What Causes Liver Cancer?


Advertisement
What Causes Liver Cancer?

Pinpointing What Causes Liver Cancer for Better Prevention

The liver is an amazing organ, responsible for filtering toxins, chemicals, nutrients, and waste products from your blood to keep your body clean and in good working order. But since all your blood eventually passes through your liver, cancer cells can travel to this organ much more easily than they can reach most other organs.

Most cases of liver cancer are known as secondary liver cancers: they have originated elsewhere in the body and traveled through the blood and to the liver, where they form a tumor.

A much smaller percentage of liver cancers are primary cancers, meaning they began in the liver. Primary liver cancer (also known as hepatocellular carcinoma) accounts for about 2 percent of cancers in the U.S.

Major Risk Factors

Like many cancers, there is a hereditary component to liver cancer, but many more environmental and lifestyle factors can significantly impact your risk.

Cirrhosis

This isn’t a specific disease, but rather a term for permanent scarring of the liver tissue. It can result from certain inherited diseases, other infections, and heavy long-term drinking.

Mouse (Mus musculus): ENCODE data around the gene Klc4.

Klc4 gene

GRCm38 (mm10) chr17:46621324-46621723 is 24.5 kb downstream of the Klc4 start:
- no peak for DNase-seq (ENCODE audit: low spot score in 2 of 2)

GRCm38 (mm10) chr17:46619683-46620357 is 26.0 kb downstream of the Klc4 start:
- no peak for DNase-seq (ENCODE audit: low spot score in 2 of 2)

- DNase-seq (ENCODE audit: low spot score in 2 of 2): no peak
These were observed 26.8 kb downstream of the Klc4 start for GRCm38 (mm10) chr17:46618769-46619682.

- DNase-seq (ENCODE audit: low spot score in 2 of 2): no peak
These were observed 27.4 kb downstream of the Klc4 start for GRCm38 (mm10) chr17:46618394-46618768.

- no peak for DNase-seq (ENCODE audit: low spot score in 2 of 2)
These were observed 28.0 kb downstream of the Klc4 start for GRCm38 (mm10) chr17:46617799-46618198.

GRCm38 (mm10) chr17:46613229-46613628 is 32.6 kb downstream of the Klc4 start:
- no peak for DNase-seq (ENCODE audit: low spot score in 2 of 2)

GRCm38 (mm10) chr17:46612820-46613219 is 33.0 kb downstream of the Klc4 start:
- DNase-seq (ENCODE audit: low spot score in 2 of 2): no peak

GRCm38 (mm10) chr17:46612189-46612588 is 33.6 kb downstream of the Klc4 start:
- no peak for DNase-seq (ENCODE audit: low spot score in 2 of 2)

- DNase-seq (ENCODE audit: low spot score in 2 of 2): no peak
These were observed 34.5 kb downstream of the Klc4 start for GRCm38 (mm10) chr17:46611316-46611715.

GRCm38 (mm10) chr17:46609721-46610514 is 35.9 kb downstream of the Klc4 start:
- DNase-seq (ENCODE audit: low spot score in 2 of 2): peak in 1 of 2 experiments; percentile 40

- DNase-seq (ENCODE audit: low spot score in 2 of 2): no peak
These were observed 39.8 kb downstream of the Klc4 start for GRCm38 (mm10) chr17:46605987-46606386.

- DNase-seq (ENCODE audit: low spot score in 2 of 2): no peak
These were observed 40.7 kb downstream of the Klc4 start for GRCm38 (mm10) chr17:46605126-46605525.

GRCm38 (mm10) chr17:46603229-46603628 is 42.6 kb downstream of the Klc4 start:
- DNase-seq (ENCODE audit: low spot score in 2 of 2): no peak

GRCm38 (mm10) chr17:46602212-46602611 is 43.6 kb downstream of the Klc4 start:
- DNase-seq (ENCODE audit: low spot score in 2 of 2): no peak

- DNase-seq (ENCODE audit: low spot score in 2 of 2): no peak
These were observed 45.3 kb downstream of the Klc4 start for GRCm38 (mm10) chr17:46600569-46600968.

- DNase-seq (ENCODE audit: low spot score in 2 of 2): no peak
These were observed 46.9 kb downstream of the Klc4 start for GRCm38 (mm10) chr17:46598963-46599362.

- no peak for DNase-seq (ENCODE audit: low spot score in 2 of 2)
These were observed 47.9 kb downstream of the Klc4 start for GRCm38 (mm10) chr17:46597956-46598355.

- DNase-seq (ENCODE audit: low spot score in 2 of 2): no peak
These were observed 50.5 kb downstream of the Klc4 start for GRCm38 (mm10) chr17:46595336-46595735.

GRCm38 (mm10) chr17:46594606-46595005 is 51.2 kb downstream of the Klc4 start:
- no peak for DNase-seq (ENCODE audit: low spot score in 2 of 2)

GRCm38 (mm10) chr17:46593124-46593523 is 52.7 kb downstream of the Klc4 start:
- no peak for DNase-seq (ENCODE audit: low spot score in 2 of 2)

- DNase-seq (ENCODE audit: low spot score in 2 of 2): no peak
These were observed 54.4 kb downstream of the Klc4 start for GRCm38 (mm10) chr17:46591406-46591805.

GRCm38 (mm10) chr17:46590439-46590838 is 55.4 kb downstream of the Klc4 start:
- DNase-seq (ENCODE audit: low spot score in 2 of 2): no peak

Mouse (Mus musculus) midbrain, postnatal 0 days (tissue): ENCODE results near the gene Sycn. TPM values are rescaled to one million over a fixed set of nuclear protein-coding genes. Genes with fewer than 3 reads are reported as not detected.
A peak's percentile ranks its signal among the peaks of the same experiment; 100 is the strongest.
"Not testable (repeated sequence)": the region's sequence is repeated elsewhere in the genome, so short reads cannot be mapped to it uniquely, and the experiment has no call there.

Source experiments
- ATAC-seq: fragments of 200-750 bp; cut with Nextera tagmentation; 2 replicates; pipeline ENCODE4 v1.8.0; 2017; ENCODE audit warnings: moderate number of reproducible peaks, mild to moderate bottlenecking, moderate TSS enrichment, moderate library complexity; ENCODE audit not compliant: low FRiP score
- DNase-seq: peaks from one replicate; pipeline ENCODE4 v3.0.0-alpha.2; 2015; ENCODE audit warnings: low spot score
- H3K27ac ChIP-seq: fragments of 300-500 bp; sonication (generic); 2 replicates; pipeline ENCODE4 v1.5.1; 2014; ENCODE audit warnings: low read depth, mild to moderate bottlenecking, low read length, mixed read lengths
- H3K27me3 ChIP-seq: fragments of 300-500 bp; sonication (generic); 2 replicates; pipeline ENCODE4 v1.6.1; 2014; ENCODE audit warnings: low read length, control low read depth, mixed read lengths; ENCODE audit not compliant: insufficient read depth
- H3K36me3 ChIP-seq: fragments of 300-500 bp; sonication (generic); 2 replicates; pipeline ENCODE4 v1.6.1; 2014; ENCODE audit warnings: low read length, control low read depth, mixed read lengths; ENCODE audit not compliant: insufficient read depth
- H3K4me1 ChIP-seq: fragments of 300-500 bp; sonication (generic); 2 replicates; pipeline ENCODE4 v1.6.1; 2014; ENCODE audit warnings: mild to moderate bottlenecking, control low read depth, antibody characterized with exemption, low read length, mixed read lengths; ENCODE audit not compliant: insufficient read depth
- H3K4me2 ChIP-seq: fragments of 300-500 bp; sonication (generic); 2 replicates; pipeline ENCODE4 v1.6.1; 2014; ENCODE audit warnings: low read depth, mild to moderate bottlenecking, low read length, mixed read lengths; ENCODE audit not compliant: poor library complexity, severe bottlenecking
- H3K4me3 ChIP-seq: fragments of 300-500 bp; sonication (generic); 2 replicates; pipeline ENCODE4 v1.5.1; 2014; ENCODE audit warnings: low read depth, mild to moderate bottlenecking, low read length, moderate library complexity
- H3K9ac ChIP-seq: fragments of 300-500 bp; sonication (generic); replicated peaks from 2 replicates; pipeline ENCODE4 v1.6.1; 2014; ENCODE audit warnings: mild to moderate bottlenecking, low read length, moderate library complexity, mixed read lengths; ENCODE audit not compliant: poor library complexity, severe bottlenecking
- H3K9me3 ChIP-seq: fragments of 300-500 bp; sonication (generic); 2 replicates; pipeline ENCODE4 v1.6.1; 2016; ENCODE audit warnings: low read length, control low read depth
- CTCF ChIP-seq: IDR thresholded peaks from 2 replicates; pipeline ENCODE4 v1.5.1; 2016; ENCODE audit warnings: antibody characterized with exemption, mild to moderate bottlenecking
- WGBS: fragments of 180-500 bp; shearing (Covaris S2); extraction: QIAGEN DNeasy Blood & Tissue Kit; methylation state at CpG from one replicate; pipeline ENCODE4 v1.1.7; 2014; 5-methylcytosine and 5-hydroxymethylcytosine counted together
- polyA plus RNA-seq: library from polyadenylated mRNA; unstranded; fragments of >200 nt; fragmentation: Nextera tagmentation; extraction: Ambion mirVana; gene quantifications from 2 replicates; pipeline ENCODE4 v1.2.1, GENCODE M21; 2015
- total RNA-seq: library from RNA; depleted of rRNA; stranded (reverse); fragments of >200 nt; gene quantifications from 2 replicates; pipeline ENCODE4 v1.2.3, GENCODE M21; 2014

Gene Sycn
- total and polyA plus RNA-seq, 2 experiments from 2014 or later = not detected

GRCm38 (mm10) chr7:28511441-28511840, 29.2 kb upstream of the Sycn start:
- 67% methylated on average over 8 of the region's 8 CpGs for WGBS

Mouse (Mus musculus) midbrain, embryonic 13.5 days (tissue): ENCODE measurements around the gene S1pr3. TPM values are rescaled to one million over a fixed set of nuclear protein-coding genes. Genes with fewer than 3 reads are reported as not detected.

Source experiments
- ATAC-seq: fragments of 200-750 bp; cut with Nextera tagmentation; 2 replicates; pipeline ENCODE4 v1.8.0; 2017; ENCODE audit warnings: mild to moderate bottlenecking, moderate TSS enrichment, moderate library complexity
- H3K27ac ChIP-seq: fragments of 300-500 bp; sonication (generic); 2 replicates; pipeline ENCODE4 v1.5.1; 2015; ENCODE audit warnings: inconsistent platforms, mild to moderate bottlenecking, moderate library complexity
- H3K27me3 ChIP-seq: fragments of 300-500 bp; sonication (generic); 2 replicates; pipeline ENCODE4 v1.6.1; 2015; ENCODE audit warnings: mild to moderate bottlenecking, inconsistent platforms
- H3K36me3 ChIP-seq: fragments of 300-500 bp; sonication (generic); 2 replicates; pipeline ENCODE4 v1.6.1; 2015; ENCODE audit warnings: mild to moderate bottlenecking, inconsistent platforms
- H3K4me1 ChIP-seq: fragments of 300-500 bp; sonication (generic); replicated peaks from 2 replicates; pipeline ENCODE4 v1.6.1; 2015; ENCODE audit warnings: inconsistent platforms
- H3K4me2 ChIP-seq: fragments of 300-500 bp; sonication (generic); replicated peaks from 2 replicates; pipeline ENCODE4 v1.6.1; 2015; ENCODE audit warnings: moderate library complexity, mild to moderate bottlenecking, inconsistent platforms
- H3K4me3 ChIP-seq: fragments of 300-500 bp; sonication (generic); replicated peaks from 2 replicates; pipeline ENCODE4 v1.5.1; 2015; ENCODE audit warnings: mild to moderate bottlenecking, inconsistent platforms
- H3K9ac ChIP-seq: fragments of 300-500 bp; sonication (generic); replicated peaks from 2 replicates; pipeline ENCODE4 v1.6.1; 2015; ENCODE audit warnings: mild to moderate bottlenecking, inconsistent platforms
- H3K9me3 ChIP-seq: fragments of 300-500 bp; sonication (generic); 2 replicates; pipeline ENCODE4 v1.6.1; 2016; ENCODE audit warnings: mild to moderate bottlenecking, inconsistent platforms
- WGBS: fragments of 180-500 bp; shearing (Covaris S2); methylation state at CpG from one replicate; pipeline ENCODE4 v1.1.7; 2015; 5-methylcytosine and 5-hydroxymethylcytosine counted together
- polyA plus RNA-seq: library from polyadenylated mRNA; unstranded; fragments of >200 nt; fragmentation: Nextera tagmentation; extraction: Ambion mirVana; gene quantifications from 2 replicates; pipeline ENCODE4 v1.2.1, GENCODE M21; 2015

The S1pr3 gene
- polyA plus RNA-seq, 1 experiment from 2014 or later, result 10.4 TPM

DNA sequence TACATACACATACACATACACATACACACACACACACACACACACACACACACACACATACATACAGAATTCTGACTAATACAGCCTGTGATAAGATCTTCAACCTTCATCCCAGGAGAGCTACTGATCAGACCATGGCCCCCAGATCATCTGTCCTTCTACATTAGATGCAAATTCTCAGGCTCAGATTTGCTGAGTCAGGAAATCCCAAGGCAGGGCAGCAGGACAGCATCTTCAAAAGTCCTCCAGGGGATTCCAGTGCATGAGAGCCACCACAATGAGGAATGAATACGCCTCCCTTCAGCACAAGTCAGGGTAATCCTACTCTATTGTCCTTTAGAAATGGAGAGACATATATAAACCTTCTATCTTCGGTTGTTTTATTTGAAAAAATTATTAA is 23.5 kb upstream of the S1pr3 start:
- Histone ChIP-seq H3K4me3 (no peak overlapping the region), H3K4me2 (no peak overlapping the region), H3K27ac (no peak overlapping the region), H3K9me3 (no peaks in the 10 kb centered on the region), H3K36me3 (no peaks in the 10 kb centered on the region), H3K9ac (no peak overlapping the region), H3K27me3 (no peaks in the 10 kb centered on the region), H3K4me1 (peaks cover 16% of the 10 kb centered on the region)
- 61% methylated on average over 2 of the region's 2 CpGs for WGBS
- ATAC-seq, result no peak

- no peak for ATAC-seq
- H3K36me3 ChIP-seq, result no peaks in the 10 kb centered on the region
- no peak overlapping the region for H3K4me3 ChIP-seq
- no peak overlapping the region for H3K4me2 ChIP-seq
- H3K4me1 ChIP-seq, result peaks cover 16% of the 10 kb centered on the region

As more healthy tissue turns to scar tissue, the liver begins to lose function, and is more vulnerable to liver cancer.

Your specific level of cancer risk depends on what has caused the cirrhosis in the first place. When alcoholism is to blame, there can also be direct damage to the DNA in your liver cells, increasing your cancer risk even more.

Non-Alcoholic Fatty Liver Disease

Heavy drinking isn’t the only way your diet can damage your liver. Non-alcoholic fatty liver disease (NAFLD) leads to similar scarring, damage, and inflammation, and can result in cirrhosis.

NAFLD can creep up on people who have unhealthy lifestyles that lead to metabolic syndrome, which involves carrying extra weight around the abdomen, high blood pressure, insulin resistance, and type 2 diabetes.

NAFLD can increase your risk of developing cancer significantly — up to four times higher than the average person.

Hepatitis

Hepatitis is a group of viruses that can eventually cause permanent damage to the liver.

Hepatitis A is an acute infection that doesn’t pose the same risks as hepatitis B or hepatitis C. For those with long-term hepatitis B or C infections, it’s very important to get treated and avoid alcohol completely, or your risk of liver cancer climbs even higher.

Inherited Disease

Hemochromatosis is a condition that causes too much iron to build up in the body, which may damage the liver, heart, and other tissues.

The most common type of hemochromatosis runs in families (although liver disease and alcoholism can also lead to the disease). Since it takes quite a long time for iron to build up to dangerous levels, symptoms usually don’t show up until after age 40.

Wilson’s disease is an inherited disorder that causes copper to build up in the liver and other vital organs. Like iron, copper is an important element for good health, but in high amounts it can cause permanent damage and put you at greater risk for diseases like cancer.